Being concerned with what people think of us is a universal human experience (with a few exceptions), be it when we are being observed, when we meet someone new, or are encountering a social situation we’re not familiar with. This caution, in the right doses, helps us to monitor and regulate our actions according to what is socially acceptable and what is not. If we didn’t have a care in the world about what others think of us, civilization would look very different, considering that this caution is essential in avoiding conflict (Gilbert, 2001). When there is an excessive amount of this caution, it is experienced as anxiety and fear of certain social situations. Here, it is no longer adaptive, since it causes the person significant distress.

 Social Anxiety involves a persistent fear of being negatively criticized, judged, or observed by others. This inevitably interferes with the person’s daily life and the individual attempts to actively avoid the anxiety provoking situation or has to endure it with significant discomfort (Association, 2013).

The following will explore the understanding and approach of Gestalt therapy towards Social Anxiety.

The Critical Attitude

 Within the experience of social anxiety, the persistent negative judgement that I would fear is coming from others towards me, is actually coming from an inner harsh judgement of myself. This critical attitude towards myself leads me to feel small, unlikeable, or as if I am doing some wrong. Being immersed in this self-critical attitude fosters anxiety and creates a distance between myself and others in certain situations. The resulting anxiety would stop me from interacting freely with others.

Needless to say, this critical attitude towards the one’s self diminishes the person’s sense of self-worth and self-esteem. Gestalt therapy offers a safe and supportive space where you may begin to experiment with a better way of relating to yourself  (Stevens, 2016). This is a process which takes time and energy. It also involves working on introjects.


Introjects are other people’s beliefs which we have taken on as our own without questioning them from our end. Some introjects come from what our caregivers used to tell us in our childhood, and some introjects are actually really useful for us to learn things when we were growing up (like not touching the stove when it’s hot). We would have taken on others’ beliefs as our own, without analyzing them to see whether we agree with them or whether they suit us. These introjects could be anything from ‘’don’t be so loud’’ to ‘‘you’re lazy’’. An accumulation and mixture of negative introjects may result in a critical inner voice which distresses and inhibits the person from interacting more freely. In therapy, you get to explore and become more aware of this critical attitude and accumulation of introjects, which sets the process of change into motion. Once you start noticing this critical attitude more and what it’s about, then you may experiment with engaging in dialogue with that critical attitude, and slowly challenging it (Stevens, 2016).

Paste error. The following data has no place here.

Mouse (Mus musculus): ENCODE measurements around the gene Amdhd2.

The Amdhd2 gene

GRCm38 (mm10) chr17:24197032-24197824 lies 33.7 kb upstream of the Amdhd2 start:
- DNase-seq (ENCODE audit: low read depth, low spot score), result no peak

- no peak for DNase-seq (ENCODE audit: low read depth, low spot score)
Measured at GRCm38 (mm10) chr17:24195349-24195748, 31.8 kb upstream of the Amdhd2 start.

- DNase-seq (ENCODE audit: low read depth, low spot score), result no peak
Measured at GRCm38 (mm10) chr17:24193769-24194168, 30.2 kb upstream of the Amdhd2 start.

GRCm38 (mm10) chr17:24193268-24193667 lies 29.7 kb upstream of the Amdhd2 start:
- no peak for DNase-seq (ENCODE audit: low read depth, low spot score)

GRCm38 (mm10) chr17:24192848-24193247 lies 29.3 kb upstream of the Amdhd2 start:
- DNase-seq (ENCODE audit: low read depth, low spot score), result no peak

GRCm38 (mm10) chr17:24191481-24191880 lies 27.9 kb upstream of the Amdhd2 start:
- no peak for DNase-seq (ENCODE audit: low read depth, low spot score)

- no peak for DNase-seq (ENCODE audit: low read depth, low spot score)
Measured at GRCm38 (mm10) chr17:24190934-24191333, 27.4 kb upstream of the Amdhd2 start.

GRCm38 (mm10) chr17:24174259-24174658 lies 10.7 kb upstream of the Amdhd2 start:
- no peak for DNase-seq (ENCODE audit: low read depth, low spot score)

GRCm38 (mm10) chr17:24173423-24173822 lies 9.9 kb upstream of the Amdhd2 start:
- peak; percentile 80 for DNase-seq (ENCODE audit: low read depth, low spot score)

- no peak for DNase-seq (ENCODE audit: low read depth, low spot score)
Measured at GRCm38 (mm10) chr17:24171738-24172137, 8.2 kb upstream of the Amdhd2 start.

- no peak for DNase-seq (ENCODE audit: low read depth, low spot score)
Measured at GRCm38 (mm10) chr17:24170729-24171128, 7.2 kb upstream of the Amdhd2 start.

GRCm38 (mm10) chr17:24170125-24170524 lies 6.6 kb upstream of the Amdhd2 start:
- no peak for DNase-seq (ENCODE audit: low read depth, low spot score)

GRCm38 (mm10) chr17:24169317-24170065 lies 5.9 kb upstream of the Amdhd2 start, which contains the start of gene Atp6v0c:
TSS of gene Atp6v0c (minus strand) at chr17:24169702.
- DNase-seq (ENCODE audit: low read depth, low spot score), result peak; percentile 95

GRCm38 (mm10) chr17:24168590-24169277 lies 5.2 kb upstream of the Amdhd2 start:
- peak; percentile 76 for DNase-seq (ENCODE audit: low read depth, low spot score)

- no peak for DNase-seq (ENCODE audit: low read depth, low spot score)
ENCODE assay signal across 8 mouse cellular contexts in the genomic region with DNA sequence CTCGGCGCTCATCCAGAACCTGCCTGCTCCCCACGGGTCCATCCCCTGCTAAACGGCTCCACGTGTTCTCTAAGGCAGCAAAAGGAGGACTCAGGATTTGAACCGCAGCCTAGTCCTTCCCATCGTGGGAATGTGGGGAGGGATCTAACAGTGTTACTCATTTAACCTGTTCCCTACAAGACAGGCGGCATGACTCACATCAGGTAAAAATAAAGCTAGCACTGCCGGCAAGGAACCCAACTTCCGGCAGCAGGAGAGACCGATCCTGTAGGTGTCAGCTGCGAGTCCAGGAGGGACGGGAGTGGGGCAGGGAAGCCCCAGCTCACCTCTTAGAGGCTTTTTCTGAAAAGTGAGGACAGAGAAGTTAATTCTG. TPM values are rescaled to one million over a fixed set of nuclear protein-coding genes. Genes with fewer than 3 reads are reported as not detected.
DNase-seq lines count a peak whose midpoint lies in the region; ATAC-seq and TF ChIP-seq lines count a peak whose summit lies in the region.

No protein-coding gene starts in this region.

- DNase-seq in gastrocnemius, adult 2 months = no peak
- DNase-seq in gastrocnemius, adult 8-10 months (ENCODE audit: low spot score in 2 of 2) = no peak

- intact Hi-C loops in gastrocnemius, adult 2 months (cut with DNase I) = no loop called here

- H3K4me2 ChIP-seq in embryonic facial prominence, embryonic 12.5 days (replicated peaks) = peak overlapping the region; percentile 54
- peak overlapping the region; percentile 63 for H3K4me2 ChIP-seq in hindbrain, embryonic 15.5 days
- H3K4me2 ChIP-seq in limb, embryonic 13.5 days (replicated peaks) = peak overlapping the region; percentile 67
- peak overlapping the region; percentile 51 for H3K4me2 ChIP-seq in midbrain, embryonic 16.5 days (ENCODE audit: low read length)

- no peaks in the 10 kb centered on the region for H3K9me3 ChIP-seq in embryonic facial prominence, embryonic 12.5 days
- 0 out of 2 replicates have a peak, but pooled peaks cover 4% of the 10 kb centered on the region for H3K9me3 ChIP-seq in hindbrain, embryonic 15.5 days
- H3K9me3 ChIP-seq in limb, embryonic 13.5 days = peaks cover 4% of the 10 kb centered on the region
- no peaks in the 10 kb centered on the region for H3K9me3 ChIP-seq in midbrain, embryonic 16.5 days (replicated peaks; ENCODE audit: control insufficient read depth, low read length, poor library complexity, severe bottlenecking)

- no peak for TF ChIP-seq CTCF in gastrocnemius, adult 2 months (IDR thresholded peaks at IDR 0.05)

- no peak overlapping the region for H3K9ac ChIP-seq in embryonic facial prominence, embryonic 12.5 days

Learning how to speak to ourselves from a place of compassion is essential in challenging that self-criticizing attitude.


 Other aspects of working with Social Anxiety include Projections; which are instances when I would disown an aspect of myself and place it on another person, situation, or object. This is a natural and often unconscious mechanism we all possess. Social Anxiety steers us into placing our own critical voice onto other people, as though they are thinking we’re dumb, ugly, incompetent etc. – when that’s actually our own self-criticizing attitude (Stevens, 2016).

While the feared social situation does not present an actual physical danger to the individual, the distress caused is significant. This distress may be relieved once it is given the time, space, and energy it needs within a therapeutic context.

Amber Tabone practices Gestalt Psychotherapy with individuals and couples at Willingness. While currently reading for a Master’s in Psychotherapy, she has developed an interest in working with relationships, gender, and sexuality thanks to her experience with families and domestic violence issues.

Association, A. P. (2013). Diagnostic and statistical manual of mental disorders (5th ed.). Arlington. Retrieved 9 10, 2020

Gilbert, P. (2001). Evolution and Social Anxiety. Psychiatric Clinics. doi:

Stevens, A. (2016, 10 16). Alexandra Stevens Therapy. Retrieved 9 10, 2020, from